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Our Ever-Expanding Fiscal Deficit

Why the U.S. economy is positioned to avoid the severe side effects afflicting many other countries with ballooning deficits

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Robert T. McGee, Head of Macro Strategy, Chief Investment Office, Bank of America Private Bank

Robert T. McGee, Head of Macro
Strategy, Chief Investment Office,
Bank of America

Fears surrounding government deficits and debt have been a central feature of political discourse in America since the days of the Founding Fathers. Indeed, the idea of a central government with perpetual debt was a significant point of contention between Alexander Hamilton, the first Secretary of Treasury, and Thomas Jefferson, the first Secretary of State — a conflict that contributed to the formation of our earliest political parties and the bipartisan nature of the United States political system. Chronicles of the debates in the early days of the republic make it clear that the bitter animosities of today’s political scene are nothing new.

Hamilton, who was heavily influenced by the British system, believed in a large marketable pool of government debt and a private central bank like the Bank of England, which was at that time already a century old and had been established to help finance England’s wars with France. In his quest to build a strong central government, Hamilton recognized the importance of governmental access to finance, but he confronted significant opposition. In fact, the debate over a U.S. central bank continued until 1913 with the creation of the Federal Reserve System.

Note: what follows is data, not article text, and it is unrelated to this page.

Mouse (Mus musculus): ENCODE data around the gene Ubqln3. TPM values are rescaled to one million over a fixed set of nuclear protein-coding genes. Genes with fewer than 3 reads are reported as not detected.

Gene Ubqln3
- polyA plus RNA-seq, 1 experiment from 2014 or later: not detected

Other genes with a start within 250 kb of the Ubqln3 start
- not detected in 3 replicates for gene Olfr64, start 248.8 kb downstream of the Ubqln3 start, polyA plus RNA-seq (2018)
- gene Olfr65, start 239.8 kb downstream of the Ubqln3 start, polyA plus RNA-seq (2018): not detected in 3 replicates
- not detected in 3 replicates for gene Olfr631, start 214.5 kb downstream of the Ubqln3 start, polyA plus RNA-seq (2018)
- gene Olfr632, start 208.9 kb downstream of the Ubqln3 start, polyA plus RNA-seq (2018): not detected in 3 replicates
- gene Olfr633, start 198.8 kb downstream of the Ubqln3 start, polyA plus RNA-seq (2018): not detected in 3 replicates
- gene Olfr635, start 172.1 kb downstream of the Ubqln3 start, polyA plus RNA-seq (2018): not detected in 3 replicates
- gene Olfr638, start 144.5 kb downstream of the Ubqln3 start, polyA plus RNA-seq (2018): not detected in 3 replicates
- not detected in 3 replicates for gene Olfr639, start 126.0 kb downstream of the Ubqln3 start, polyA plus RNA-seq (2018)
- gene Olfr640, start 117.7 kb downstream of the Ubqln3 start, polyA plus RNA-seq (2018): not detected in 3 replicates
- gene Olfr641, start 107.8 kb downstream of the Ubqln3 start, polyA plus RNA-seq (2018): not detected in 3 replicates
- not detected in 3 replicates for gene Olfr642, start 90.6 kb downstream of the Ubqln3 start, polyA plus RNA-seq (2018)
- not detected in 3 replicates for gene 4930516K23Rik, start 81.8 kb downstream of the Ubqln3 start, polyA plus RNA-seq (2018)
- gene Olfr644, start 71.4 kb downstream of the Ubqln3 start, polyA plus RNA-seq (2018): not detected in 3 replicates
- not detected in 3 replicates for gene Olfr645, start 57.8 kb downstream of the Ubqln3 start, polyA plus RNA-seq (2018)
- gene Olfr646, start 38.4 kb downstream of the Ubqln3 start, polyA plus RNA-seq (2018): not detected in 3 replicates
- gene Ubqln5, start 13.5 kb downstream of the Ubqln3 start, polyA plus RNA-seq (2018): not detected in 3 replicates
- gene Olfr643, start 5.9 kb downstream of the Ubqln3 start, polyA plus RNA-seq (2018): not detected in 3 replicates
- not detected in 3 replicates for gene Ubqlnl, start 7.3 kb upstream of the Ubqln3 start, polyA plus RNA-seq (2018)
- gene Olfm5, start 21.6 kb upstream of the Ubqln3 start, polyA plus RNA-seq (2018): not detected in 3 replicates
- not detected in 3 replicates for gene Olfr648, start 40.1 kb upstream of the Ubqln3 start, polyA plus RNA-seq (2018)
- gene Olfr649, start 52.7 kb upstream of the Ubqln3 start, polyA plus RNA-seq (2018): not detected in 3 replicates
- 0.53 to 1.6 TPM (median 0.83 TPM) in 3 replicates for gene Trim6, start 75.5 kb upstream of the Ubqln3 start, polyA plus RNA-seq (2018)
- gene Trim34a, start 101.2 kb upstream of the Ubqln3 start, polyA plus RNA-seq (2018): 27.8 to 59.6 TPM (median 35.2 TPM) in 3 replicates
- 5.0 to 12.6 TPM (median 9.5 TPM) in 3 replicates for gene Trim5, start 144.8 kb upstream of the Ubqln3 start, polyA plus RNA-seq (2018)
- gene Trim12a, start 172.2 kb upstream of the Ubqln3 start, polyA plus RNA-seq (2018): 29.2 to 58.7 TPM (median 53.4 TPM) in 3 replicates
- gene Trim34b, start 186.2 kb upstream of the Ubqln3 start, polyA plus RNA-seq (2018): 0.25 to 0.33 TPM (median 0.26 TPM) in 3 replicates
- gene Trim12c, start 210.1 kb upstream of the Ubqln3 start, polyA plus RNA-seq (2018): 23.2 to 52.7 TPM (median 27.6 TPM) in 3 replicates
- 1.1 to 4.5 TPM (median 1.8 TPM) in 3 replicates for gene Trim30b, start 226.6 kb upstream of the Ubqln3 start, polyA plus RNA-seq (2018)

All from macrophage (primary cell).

Prior to the establishment of a central bank, and with a low tax base largely reliant on tariffs, government debt generally mushroomed only during wartime. However, the creation of entitlement programs like Social Security in the 1930s and massive defense expenditures in the 1940s solidified the government’s dependence on income taxes and significant borrowing. Since then, spending on entitlement programs has been growing at a much faster rate than the overall economy, which has led to widespread concern about the debt and deficit. (See “U.S. Debt Nears Highest on Record,” below, to track the fluctuation of the U.S deficit over time.”)

U.S. Debt Nears Highest on Record

Though the U.S. debt and deficits have approached the highs reached during World War II, that doesn’t mean it’s time to panic.

U.S. debt by year as a percentage of GDP

Source: U.S. Treasury/Haver Analytics. Data as of 3/6/2018.

The factors at play

So why hasn’t this spending and the concomitant and ballooning Federal deficit created the much-feared economic instability? Understanding the interactions between a changing supply of government debt, central bank policy and the balance of payments between the U.S. and the rest of the world can help shed light on why we haven’t really seen any symptoms of a serious debt problem since the Revolutionary War, when the institutions to manage it had yet to be created. Here are the key considerations:

The U.S. money supply

Most important, U.S. government debt forms the basis for the U.S. money supply. The Federal Reserve buys Treasury securities when it wants to expand the money supply. Over the past 70 years, aside from the recent period of quantitative easing after the financial crisis of the late 2000s, normal growth in this central bank demand for government debt has hovered around 6%, roughly in line with the growth rate in cash flows through the economy and nominal gross domestic product (GDP). This implies that once the Fed normalizes its balance sheet, likely somewhere in the range of $2 trillion to $3 trillion, natural growth in Treasury debt for money supply purposes will be in the range of $120 billion to $180 billion a year — let’s call it about $150 billion of new debt demand each year. This is “monetized” debt that is never paid off and is essentially interest-free since the Fed refunds the interest payments to the Treasury.